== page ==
* Main parties bidding for outright parliamentary majority
* Election seen as gauge of democratic credentials
* Next government faces judicial reforms targeting graft
Albanians were voting in a parliamentary election on Sunday with the ruling Socialists and rival Democrats seeking a majority to push through judicial reforms vital for membership of the European Union.
The race pits Socialist Prime Minister Edi Rama against the centre-right Democratic Party of Lulzim Basha. Neither party won the 70 seats needed for a majority in the 2013 or 2009 election.
Polls opened at 7 a.m. (0500 GMT) on what is forecast to be the hottest day of the year so far with temperatures reaching 39 degrees Celsius. They close at 7 p.m.
The elderly and the young were up early to vote when polling stations opened in Tirana, to avoid the heat or to head to the beach after voting.
Thousands of Muslims, who make up 60 percent of the population, recited prayers in the newly-built pedestrian square in central Tirana early on Sunday to mark the end of Ramadan.
Exit poll results are expected shortly after polls close, with the first official results due on Monday.
The vote will be watched closely by Albania's European neighbours, keen for it to leave behind a history of election irregularities and violence.
‘I expect a radical change, a better future for the Albanians so they don’t emigrate throughout the world,’ said Tirana resident Petrit Sulo after casting his ballot.
Campaigning has been mainly peaceful after a pact by the two main rivals that sought to guarantee a trouble-free election.
Both main parties want to ditch the Socialist Integration Movement (SIM) of president-elect Ilir Meta, which gained the role of kingmaker by propping up their respective governments for the last eight years.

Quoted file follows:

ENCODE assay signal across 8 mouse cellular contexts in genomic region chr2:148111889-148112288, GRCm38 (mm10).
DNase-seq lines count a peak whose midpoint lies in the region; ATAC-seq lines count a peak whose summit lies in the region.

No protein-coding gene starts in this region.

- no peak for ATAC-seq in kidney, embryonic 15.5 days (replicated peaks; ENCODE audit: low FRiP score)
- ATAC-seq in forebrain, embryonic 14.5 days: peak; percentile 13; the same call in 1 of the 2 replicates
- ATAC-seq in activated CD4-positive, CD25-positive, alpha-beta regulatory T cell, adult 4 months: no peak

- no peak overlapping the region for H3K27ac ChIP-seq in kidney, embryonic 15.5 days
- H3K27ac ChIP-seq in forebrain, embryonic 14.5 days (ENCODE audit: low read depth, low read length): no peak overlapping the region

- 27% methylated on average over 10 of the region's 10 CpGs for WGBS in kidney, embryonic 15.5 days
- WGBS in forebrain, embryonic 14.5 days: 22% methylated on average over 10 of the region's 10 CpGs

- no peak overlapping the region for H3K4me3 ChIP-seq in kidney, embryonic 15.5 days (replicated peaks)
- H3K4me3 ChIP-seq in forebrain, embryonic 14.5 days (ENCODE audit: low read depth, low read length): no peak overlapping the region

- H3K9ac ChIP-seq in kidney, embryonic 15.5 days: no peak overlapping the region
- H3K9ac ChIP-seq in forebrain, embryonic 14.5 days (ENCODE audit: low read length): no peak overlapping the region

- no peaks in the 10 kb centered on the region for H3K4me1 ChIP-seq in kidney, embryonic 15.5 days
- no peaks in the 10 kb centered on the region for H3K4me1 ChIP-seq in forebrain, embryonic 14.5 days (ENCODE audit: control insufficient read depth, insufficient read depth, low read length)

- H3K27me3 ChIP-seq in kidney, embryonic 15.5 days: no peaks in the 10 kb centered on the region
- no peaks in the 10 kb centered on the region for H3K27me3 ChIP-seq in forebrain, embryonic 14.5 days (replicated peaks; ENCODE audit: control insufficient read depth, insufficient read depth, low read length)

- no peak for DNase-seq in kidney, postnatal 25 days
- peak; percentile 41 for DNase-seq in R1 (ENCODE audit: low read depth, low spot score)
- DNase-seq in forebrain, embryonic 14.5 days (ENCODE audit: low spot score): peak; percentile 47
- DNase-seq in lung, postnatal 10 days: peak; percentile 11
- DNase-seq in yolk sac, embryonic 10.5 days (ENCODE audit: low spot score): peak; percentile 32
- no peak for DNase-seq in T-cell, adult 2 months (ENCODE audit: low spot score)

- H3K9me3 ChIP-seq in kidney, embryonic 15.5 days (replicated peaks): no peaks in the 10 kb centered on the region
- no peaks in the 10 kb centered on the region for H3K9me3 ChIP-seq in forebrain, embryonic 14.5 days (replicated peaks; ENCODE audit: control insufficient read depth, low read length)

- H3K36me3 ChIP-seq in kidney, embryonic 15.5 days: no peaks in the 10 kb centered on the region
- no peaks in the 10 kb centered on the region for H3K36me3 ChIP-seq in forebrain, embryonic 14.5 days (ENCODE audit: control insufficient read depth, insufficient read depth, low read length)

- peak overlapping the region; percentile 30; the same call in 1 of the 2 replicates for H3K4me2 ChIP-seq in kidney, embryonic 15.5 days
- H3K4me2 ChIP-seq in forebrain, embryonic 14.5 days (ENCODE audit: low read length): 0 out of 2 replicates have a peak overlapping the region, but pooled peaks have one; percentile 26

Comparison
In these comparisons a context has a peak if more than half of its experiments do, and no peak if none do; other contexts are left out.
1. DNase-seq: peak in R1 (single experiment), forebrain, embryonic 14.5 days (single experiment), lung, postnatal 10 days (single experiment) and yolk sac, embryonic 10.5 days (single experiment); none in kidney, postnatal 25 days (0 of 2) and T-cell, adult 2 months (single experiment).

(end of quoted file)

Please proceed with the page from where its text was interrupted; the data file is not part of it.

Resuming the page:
‘The Socialists want your vote to govern alone because we want to build a state on the rule of law,’ Rama, a former mayor of Tirana, told supporters on Friday in his seaside constituency of Vlore. ‘The smaller parties seek benefits, not values.’
'FACADES AND PALM TREES'
Opinion polls give Rama's Socialists the edge over the Democrats, but it is not clear whether he could garner enough support to win an outright majority.
The two frontrunners have said they will jointly ask the European Union to advance towards accession. They have not said whether they might rule together in coalition.
Since taking office, the Socialists have improved tax collection and boosted the performance of the electricity sector. Economic growth accelerated to 3.45 percent last year, compared with 0.97 percent in 2013.
But they failed to fulfil promises to create 300,000 new jobs and secure free health care for everyone aged over 40. The country's international reputation was tarnished by data showing Albania had become Europe's biggest open-air cannabis producer.
Basha, a foreign-educated former transport and interior minister, accuses Rama of glossing over Albania's problems with ‘facades and palm trees’ and says he has neglected the economy.
Implementing a sweeping judicial reform aimed at rooting out widespread graft will be a priority for the next government as it seeks progress towards joining the European Union.
Rama said last month the Balkan country could get a green light for formal talks to start at the end of this year.
‘I hope the new generation will take over the development of our country and use their youth and wisdom for the good of our country,’ Zef Cara, 96, told Reuters Television after casting his ballot.
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